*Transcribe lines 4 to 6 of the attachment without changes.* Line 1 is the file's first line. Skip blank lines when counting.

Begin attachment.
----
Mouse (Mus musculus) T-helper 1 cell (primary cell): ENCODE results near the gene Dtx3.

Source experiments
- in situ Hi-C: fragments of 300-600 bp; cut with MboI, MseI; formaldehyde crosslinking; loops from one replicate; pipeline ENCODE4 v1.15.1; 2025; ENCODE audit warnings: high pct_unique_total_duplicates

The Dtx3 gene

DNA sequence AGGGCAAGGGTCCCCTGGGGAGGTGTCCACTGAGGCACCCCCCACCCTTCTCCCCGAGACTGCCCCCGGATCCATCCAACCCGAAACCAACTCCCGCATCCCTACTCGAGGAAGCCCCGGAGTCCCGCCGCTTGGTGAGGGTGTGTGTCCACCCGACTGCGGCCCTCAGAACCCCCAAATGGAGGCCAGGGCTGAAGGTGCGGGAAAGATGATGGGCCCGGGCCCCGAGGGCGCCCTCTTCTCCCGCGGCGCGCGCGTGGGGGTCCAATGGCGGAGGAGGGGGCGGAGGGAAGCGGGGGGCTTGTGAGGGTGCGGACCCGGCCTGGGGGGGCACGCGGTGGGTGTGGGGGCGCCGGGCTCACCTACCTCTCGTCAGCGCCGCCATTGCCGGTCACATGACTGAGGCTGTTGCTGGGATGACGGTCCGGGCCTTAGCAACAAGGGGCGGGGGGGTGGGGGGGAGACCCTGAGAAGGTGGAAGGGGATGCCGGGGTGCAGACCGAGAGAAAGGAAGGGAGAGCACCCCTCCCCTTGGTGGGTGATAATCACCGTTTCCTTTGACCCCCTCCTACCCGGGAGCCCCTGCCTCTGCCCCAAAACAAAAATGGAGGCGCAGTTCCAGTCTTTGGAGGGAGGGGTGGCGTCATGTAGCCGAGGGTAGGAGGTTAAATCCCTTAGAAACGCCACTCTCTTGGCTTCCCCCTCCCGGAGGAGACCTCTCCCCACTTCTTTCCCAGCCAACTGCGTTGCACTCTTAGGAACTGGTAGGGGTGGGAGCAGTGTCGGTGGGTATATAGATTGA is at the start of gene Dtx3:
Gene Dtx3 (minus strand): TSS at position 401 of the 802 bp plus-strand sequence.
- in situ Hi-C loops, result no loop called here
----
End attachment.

The Dtx3 gene

DNA sequence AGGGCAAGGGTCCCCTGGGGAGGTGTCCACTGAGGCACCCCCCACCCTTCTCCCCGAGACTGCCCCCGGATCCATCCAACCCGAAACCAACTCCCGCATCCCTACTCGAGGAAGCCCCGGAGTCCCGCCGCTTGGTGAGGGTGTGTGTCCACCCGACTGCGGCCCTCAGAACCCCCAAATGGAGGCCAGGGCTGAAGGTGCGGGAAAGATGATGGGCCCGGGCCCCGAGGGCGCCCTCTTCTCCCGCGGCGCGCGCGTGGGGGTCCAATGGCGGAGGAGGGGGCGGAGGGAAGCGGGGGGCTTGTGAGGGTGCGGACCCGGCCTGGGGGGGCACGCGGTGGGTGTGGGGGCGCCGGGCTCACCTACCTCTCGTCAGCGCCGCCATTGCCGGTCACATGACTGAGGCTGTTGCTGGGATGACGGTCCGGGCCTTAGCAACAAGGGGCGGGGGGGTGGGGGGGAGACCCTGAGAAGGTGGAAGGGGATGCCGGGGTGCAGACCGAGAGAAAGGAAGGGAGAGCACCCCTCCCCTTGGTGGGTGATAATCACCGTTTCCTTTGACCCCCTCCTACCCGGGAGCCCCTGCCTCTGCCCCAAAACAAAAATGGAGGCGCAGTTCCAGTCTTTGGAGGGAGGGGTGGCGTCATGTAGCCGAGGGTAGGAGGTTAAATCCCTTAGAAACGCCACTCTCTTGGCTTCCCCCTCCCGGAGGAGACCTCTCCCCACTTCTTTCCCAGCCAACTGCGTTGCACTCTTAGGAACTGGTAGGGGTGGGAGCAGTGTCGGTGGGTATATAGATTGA is at the start of gene Dtx3:
Gene Dtx3 (minus strand): TSS at position 401 of the 802 bp plus-strand sequence.